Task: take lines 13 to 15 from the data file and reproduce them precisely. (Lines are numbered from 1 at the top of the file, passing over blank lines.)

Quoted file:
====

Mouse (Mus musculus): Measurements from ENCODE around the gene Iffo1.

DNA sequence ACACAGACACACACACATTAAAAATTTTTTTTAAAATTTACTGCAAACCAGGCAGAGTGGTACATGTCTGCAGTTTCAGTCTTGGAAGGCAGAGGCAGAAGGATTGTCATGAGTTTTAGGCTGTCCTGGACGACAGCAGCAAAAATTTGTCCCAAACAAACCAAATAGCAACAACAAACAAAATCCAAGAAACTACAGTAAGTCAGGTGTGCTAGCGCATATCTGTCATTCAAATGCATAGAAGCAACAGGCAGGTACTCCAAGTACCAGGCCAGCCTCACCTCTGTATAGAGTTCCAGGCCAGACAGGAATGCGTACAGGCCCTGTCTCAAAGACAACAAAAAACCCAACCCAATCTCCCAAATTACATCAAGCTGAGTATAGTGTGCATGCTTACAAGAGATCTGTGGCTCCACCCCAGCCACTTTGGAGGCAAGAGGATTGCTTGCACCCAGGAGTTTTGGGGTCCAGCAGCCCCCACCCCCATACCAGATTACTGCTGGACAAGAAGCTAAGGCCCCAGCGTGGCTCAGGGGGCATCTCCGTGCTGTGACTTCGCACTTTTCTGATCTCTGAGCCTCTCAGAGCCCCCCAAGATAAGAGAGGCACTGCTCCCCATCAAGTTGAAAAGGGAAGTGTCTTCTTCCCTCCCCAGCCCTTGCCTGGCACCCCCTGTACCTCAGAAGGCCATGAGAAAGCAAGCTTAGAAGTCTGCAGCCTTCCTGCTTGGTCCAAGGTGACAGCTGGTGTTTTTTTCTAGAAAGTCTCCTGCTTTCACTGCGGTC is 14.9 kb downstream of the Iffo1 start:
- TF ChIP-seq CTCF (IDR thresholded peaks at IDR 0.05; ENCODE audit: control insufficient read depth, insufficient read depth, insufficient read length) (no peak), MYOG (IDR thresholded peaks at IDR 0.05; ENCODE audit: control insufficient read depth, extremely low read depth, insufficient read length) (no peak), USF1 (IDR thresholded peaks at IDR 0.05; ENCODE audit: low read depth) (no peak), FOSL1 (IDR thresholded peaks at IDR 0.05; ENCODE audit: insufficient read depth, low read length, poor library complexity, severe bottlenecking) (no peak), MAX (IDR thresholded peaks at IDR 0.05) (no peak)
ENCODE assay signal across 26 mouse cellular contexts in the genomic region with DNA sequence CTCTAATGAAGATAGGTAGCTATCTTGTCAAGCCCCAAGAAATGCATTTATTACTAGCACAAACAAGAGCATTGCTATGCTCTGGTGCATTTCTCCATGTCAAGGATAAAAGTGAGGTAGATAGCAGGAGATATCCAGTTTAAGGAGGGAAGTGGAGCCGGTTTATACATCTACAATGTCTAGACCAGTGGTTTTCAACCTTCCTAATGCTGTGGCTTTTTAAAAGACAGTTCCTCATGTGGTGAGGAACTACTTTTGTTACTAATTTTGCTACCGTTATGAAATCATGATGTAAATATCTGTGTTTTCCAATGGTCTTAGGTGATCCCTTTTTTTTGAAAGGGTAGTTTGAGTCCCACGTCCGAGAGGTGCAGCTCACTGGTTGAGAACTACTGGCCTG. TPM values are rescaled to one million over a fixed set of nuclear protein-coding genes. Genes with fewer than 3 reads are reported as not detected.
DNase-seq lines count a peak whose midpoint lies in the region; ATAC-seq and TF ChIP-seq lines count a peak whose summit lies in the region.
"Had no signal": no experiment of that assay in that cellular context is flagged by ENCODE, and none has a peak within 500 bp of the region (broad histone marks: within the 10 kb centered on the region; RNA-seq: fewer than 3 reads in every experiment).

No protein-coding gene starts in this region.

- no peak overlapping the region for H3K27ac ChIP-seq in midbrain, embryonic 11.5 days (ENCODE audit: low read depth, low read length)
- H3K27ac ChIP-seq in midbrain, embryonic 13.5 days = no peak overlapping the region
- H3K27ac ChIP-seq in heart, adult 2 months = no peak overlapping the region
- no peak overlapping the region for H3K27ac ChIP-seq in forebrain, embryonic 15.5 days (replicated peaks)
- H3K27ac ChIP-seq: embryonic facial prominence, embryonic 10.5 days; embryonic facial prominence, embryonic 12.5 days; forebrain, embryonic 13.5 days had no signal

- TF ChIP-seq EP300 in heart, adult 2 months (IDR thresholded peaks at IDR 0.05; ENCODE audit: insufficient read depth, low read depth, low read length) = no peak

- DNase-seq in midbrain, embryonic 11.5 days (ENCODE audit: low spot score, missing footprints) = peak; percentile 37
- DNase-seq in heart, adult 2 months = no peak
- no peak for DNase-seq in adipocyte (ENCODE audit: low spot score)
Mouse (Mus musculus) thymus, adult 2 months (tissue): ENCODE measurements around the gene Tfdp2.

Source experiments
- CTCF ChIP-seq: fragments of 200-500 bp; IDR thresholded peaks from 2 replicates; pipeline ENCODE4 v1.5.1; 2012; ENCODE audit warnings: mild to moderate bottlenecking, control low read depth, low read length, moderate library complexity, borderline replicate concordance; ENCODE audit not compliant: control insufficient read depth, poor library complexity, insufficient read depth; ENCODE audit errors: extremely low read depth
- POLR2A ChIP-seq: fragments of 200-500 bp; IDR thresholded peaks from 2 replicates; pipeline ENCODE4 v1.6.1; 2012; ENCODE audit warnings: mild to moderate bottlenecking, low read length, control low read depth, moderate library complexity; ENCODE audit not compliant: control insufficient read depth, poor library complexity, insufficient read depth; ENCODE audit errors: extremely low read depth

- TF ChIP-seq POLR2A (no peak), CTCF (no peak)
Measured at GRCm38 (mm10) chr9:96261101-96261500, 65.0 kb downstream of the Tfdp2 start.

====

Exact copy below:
- TF ChIP-seq EP300 in heart, adult 2 months (IDR thresholded peaks at IDR 0.05; ENCODE audit: insufficient read depth, low read depth, low read length) = no peak

- DNase-seq in midbrain, embryonic 11.5 days (ENCODE audit: low spot score, missing footprints) = peak; percentile 37
- DNase-seq in heart, adult 2 months = no peak